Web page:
Saturday, March 28, 2009
Dissecting a Hibbard 2
Above you see an exaggerated version of all the darks in our Hibbard painting. Look at that! They are all connected together. If you put your finger down on any dark in the painting, you could without lifting it, travel around all of the darks. The darks are joined into one super shape.
The popular idea that modern non representational painting has freed artists to become better designers than the representational guys before them is refuted by examples like this. Traditional painting is chiefly concerned with how it is a picture of, and not what it is a picture of.
The essence of good design is simplicity. This painting is an exquisite tracery of one interlocked shape of dark, silhouetted against the light. This shows the fabulous shape designing ability that Hibbard had. It will seem basic to you all who have followed this blog, but I will reiterate for the benefit of the newly arrived, or the victims of a wholly visual draftsman's teaching,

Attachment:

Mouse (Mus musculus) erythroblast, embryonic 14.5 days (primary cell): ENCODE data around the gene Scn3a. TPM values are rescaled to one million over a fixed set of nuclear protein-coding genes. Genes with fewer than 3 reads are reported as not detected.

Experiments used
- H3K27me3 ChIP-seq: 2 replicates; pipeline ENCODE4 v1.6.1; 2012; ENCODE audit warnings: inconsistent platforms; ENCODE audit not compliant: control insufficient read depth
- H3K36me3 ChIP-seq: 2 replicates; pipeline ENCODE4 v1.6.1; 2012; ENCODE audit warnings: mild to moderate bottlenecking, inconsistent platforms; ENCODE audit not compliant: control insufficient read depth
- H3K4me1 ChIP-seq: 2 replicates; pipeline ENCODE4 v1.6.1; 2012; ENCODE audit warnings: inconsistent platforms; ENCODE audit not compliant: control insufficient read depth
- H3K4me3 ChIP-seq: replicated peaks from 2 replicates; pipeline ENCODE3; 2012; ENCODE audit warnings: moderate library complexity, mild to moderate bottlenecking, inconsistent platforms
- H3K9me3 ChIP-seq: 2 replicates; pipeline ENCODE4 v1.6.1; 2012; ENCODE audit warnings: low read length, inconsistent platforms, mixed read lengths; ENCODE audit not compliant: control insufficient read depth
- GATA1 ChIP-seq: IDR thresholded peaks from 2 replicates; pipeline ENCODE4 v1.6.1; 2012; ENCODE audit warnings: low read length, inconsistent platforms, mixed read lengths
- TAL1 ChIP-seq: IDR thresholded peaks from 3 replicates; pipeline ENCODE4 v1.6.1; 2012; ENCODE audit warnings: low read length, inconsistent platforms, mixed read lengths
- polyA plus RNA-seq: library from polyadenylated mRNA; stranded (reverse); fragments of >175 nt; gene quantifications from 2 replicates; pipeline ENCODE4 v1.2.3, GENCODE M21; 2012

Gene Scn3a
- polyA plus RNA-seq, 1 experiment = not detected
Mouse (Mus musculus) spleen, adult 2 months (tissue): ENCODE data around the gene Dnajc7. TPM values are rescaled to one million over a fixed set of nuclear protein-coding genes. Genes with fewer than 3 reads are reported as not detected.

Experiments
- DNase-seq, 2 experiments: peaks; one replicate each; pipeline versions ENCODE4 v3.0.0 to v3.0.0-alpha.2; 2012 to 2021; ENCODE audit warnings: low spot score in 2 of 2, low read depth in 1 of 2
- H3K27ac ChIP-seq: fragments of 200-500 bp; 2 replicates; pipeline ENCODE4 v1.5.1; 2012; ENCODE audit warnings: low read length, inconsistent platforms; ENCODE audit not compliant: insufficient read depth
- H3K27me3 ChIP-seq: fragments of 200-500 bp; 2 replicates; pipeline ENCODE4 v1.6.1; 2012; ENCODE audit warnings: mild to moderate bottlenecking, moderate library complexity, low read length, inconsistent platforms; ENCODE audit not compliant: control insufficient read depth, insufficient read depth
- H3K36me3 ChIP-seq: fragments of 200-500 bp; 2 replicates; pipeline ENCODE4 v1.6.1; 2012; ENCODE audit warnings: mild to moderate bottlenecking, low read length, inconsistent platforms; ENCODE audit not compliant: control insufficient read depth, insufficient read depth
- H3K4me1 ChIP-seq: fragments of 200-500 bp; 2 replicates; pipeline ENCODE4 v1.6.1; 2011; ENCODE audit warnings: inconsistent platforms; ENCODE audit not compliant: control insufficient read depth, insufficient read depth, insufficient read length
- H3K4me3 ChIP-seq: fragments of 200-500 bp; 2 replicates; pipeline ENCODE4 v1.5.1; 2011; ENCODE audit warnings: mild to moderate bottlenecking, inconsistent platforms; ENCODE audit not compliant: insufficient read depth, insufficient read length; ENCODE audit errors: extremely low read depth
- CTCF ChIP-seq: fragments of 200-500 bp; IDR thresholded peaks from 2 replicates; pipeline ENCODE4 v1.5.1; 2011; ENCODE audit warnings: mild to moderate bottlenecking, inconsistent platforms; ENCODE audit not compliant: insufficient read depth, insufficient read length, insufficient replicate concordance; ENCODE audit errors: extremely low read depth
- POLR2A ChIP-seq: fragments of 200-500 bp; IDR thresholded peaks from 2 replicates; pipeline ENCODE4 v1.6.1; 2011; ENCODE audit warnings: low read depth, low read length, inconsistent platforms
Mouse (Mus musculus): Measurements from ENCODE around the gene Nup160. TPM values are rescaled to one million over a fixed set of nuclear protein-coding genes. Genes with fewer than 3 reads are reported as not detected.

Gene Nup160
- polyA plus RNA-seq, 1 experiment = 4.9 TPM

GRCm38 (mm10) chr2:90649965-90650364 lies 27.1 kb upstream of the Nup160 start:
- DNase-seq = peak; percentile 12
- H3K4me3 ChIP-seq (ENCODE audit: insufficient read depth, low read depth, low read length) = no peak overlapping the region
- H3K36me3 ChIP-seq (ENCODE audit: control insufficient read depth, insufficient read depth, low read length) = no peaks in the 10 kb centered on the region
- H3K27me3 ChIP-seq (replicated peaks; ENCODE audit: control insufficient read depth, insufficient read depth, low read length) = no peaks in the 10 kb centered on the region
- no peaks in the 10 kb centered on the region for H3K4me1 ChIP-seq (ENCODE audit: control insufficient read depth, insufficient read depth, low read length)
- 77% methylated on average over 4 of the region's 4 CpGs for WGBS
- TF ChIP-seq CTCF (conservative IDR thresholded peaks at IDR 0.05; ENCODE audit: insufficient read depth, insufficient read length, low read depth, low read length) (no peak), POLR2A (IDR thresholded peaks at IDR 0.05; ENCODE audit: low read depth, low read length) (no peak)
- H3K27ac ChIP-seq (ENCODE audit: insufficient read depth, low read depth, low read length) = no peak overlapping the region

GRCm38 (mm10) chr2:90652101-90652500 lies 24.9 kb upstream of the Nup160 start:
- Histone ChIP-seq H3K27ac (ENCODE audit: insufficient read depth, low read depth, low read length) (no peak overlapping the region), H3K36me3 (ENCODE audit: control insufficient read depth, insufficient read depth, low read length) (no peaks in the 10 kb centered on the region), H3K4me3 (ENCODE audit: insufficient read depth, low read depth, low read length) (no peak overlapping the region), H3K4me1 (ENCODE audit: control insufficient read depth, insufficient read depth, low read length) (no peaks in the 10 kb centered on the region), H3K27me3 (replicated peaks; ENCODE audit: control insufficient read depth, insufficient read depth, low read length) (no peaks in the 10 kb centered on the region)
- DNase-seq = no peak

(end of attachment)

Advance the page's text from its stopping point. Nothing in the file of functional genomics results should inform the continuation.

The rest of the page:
This design was imposed on nature and not discovered there!
The perfect painting would be a dark shape against a larger light shape, or a large dark decorated with a smaller shape of light. In practice this may be an unobtainable ideal or even a ridiculous abstraction so synthetic as to destroy our ability to represent the particular scene before us. It does however, point out one possible path towards simplification.
Every time you connect two nearby darks into one, you cut the number of shapes, as you connect more and more you simplify your image. This applies to the lights also, you can join them up too, but in practice it is the darks in the landscape that lend themselves most to this tactic. A few large and interesting shapes are preferable to a lot of little fussy disconnected ones.
LINK YOUR DARKS TO SIMPLIFY YOUR PAINTINGS.
This is one of the reasons why I find snow painting so fascinating, essentially everything is silhouetted in front of the big light of the snow. So snow painting provides an enormous amount of design opportunities.
One can learn a whole lot about snow painting oddly enough, by studying 19th century etchings. Those men dealt with the this same problem continually. That big dark design silhouetted against the white of the paper. The international fad for etching in the late 19th and early 2oth centurys produced scores of fabulous designers. Yes, yes, I know that will be another series of posts, design motifs of late 19th century Scottish etchers. Now that sounds obscure doesn't it?
Paging Muirhead Bone! Would Mr. Muirhead Bone please report to the painting area?
Tomorrow, lines drawn on paintings!